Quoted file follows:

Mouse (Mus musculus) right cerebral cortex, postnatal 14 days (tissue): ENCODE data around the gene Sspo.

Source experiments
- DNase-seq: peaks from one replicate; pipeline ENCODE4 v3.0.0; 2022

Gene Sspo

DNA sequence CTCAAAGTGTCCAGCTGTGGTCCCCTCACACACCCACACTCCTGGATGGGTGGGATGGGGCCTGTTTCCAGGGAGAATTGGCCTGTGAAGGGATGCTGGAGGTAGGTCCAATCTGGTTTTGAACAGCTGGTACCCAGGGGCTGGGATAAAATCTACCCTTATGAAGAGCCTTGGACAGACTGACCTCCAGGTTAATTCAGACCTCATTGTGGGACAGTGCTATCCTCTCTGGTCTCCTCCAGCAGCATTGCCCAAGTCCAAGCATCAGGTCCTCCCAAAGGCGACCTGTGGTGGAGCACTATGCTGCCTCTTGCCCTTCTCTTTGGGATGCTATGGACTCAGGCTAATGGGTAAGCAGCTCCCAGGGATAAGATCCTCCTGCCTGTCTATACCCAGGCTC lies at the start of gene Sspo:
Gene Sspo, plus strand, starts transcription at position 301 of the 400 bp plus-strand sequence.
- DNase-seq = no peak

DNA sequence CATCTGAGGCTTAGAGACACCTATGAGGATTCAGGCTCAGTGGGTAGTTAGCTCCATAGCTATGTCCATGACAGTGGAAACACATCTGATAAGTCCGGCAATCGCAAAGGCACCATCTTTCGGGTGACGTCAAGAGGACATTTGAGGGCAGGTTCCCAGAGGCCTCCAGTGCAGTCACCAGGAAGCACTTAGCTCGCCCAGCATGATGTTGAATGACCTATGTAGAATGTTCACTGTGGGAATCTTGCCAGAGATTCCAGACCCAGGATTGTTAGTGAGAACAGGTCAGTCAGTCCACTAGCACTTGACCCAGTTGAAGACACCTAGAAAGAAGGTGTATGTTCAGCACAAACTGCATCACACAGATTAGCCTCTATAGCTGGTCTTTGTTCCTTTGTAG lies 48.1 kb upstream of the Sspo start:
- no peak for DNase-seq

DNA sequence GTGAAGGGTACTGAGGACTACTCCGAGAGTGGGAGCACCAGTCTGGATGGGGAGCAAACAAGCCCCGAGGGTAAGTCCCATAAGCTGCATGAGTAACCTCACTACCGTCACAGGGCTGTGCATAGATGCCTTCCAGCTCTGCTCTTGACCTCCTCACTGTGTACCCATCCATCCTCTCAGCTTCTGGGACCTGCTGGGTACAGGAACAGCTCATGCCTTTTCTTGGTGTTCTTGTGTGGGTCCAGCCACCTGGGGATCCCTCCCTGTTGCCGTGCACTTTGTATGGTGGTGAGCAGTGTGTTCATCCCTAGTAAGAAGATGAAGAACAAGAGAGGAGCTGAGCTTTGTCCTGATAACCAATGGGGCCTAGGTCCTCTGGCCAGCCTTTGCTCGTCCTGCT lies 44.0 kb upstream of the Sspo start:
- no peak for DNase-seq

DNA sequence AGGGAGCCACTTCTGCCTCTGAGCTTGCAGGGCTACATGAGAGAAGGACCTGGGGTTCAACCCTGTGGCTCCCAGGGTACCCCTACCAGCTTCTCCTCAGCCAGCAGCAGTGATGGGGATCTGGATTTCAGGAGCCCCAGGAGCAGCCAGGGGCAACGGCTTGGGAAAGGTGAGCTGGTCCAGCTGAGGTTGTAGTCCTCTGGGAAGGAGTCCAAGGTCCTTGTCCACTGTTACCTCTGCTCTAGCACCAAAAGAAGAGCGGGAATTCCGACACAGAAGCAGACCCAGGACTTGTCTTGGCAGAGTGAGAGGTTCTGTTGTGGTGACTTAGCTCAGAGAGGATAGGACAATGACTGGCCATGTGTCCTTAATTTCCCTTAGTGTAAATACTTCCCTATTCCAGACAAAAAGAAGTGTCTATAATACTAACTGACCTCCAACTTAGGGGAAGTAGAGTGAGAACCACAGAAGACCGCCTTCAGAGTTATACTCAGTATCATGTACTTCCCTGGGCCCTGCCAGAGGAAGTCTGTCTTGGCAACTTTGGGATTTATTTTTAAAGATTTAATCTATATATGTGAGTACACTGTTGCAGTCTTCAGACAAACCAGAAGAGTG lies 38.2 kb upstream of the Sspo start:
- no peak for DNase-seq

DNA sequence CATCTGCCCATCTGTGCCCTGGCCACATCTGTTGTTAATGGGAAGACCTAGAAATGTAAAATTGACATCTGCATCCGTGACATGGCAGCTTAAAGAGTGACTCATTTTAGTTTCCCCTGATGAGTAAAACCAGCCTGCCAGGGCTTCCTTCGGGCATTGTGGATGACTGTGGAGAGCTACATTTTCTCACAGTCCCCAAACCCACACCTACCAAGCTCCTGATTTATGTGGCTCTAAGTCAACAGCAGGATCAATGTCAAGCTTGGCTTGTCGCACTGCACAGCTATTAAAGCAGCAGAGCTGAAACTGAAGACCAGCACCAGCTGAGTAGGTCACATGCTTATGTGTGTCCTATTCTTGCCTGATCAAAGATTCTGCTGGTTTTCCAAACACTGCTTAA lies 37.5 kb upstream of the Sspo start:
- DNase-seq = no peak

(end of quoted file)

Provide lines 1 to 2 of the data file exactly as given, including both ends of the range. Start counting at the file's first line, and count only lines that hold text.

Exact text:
Mouse (Mus musculus) right cerebral cortex, postnatal 14 days (tissue): ENCODE data around the gene Sspo.

Source experiments